What does Maryland Public Television have in common with Linda Tripp, a promoter of questionable cancer cures and the owner of a South Baltimore factory where Legionnaires' disease broke out?
All of the above have hired the same "media crisis manager" in recent years.
That would be Levi Rabinowitz, an ingratiating and sometimes infuriating spin doctor who, despite being picked for the job by an MPT board packed with Democratic supporters of Gov. Parris N. Glendening, has rarely found a Republican he didn't like.
An Orthodox Jew himself, Rabinowitz was hired as a consultant to help reach out to Orthodox Jewish voters during the 1984 Reagan-Bush re-election campaign.
(A year later, President Reagan attended a service in Germany honoring those buried at a military cemetery - including SS troops. Pretty much an epic public relations nightmare. But by that time, Rabinowitz wasn't around to help out.)
So, not too many days ago, I went to meet the image consultant (his first name rhymes with "heavy") at an Inner Harbor seafood restaurant.
Rabinowitz, 54, began by waxing philosophic about cultivating blossoming friendships, building bridges, taking stock. He talked of a time when reporters drank heavily and wore fedoras and were, apparently, portrayed by Brad Pitt in the movies. I wasn't exactly sure when that was. But I did take notes.
Rabinowitz, in his genial way, encouraged me not to take notes, saying he was there simply to make friends and, by the way, why didn't I just close my notebook. The lunch involved a number of these little exchanges, but I continued to take notes, including during one lighter moment, when he cried out: "If you've got an outbreak of Legionnaires' disease, I'm your man!"
I had come with a simple question on my mind: What was the crisis at MPT? What had happened to make Maryland Public Television pay a "crisis manager" to tame the savage media beast?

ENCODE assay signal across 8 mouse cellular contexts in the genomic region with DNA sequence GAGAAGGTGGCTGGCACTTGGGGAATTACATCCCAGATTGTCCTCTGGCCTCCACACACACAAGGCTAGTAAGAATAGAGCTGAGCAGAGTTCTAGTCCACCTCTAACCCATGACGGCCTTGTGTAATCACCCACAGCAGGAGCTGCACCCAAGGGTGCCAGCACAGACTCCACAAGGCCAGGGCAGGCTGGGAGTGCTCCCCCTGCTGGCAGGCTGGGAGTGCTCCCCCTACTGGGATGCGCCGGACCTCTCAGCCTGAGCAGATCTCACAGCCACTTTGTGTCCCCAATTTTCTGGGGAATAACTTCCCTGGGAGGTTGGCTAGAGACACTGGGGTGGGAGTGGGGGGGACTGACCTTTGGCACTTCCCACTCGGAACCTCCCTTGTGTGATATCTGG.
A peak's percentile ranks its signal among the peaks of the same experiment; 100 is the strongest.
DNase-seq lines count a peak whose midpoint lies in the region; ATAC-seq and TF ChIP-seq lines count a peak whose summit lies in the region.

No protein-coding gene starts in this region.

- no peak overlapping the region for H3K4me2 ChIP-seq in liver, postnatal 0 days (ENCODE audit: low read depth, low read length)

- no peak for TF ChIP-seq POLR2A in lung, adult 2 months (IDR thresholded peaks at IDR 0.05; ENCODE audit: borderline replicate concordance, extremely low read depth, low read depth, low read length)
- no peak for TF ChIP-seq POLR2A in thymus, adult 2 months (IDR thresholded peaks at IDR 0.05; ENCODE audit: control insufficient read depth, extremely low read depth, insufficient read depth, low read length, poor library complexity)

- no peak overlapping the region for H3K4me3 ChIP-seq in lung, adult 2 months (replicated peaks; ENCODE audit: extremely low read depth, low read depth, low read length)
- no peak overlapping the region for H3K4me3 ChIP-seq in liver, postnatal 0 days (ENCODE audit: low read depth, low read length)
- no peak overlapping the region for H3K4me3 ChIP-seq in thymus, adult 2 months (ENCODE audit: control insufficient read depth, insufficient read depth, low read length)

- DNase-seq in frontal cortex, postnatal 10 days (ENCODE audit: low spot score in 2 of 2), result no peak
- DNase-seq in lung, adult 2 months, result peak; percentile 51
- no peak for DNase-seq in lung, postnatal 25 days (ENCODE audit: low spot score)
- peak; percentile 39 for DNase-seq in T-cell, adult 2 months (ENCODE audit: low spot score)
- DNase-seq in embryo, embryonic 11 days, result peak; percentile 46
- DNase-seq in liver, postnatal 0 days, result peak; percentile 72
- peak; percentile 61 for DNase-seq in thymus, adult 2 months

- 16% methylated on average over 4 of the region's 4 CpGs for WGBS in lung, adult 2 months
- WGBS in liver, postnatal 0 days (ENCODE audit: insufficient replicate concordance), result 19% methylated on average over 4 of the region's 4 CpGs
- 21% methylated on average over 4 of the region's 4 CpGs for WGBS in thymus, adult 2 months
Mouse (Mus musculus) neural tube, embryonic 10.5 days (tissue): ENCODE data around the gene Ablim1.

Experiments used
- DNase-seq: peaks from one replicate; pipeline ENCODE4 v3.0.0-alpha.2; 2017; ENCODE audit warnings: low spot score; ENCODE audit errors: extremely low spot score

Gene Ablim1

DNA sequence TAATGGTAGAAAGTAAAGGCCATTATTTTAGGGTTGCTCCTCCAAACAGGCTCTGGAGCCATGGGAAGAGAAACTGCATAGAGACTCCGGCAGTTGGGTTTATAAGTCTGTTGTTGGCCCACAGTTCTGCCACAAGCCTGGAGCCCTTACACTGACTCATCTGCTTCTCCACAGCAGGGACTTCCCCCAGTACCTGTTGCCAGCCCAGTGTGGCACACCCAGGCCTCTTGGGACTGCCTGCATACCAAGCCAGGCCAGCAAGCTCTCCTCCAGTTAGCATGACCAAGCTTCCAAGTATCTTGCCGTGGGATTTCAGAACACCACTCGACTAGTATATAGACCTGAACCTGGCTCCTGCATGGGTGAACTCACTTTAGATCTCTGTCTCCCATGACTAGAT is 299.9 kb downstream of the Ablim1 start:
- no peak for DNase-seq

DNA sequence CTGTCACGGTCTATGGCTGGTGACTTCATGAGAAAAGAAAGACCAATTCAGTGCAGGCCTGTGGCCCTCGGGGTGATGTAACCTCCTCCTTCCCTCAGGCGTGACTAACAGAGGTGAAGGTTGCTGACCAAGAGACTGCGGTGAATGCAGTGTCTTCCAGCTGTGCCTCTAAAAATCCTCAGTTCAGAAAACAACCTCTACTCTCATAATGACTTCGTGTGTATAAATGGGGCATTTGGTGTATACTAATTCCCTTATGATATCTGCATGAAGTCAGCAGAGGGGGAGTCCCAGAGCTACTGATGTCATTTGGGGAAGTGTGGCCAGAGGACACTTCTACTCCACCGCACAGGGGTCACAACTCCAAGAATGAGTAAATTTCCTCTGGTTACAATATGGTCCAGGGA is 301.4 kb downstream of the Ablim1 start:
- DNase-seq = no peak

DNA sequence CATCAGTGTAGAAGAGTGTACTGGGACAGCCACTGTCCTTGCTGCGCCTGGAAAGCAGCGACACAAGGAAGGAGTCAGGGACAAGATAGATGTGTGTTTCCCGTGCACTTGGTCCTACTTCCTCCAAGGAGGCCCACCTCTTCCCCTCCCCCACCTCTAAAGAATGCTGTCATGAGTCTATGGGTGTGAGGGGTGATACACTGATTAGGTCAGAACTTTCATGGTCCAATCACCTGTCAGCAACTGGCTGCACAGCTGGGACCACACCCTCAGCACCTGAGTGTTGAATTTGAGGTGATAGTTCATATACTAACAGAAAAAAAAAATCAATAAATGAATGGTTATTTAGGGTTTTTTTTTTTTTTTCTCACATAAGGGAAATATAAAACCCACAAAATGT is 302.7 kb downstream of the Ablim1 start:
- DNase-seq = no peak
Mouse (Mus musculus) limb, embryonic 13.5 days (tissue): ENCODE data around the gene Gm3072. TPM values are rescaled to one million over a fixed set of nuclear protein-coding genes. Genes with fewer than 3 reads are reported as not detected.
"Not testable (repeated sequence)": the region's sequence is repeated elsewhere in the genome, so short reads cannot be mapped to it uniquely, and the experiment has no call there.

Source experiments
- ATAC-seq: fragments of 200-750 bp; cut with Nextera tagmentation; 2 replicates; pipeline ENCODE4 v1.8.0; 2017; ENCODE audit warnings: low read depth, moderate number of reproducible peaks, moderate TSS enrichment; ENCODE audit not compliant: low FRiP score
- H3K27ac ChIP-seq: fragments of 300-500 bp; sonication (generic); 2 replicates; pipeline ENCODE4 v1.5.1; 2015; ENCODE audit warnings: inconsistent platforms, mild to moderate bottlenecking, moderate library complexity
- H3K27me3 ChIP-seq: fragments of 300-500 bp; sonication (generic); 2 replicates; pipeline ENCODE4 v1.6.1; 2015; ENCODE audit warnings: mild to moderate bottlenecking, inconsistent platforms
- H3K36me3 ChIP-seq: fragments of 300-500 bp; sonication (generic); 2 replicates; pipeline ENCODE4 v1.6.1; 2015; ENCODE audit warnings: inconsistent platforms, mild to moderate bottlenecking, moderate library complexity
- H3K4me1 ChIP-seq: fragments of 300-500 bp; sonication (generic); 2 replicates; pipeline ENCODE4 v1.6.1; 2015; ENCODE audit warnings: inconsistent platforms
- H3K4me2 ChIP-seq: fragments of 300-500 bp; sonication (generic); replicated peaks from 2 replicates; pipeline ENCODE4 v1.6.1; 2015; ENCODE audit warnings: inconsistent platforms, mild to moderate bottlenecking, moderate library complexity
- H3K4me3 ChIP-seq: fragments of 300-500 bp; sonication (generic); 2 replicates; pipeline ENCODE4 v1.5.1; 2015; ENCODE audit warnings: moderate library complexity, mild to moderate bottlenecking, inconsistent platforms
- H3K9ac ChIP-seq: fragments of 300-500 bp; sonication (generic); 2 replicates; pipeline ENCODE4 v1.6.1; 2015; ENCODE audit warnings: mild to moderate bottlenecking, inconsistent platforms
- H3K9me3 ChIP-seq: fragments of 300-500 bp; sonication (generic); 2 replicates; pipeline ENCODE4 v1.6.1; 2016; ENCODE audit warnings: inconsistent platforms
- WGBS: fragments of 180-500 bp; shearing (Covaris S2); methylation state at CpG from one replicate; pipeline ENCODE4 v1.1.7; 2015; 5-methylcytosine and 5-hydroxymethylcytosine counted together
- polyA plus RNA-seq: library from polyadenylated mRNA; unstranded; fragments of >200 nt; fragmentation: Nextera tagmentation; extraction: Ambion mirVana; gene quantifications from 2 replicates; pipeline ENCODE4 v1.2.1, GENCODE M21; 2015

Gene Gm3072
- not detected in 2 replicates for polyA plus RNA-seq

Rabinowitz said he wasn't really hired to manage any crisis. He'd been hired to help MPT launch its new version of Wall Street Week, and extend its brand nationally through its partner, Fortune magazine. "It's a good time to think through strategically who we are," he said. The show would be an asset for Baltimore, he promised: "If properly explained and properly presented, it will be no different than the Preakness over a period of time."
Later, after the lunch, I got a slightly different answer: Louis Rukeyser.
Ten weeks ago the renowned and headstrong financial analyst poked MPT in the eye, on its own airwaves, after the state system decided to force him from his studio chair. Yet the press portrayed Rukeyser as a victim, while MPT officials became the bad guys.
"They didn't anticipate the firestorm," said Constance R. Caplan, chairwoman of the Maryland Public Broadcasting Commission, which oversees MPT. "I felt that [MPT] treated him" - Rukeyser - "very professionally. I didn't feel that he treated them very professionally. Perhaps there was a bit of naivete on the part of the staff."
She added, "I felt that our side of the story was not adequately told."
Rabinowitz, Kaplan said, could help do that.
Perhaps. Around The Sun newsroom, Rabinowitz is best known for writing overwrought press releases and solicitous e-mails, while trying to glean tidbits of intelligence for clients.
At one point, he spoke to two editorial writers about the troubles of CareFirst, the state's Blue Cross/Blue Shield insurer, which has been buffeted by bad press as it seeks to convert to a for-profit company. The firm's president, William Jews, came back in and parroted some of the writers' observations when he next met with the editorial board.
Some of Rabinowitz's former clients offer glowing reviews for him and his firm, 911 Media Relations. (Think emergency, not terrorism.)
"He had a means and a method of helping us separate the wheat from the chaff in media requests," said Anthony Zaccagnini, the lawyer for Tripp during the Clinton impeachment process. "Why go on Larry King instead of 60 Minutes - that sort of thing."
Robert J. Shuman, MPT's president and CEO, said he thinks Rabinowitz will ably aid his own efforts to express clearly his vision for the state broadcaster.
"We went through a couple of weeks of bad press and I felt the need to articulate our message out in the local market."
Paul Mark Sandler, the head of the Maryland Public Broadcasting Foundation, a private nonprofit association affiliated with MPT, recommended Rabinowitz along with several other people to Shuman to fill that role.
(The terms of Rabinowitz's contract - paid with private donations from the foundation, not state dollars - were not disclosed, though Shuman called him "a bargain.")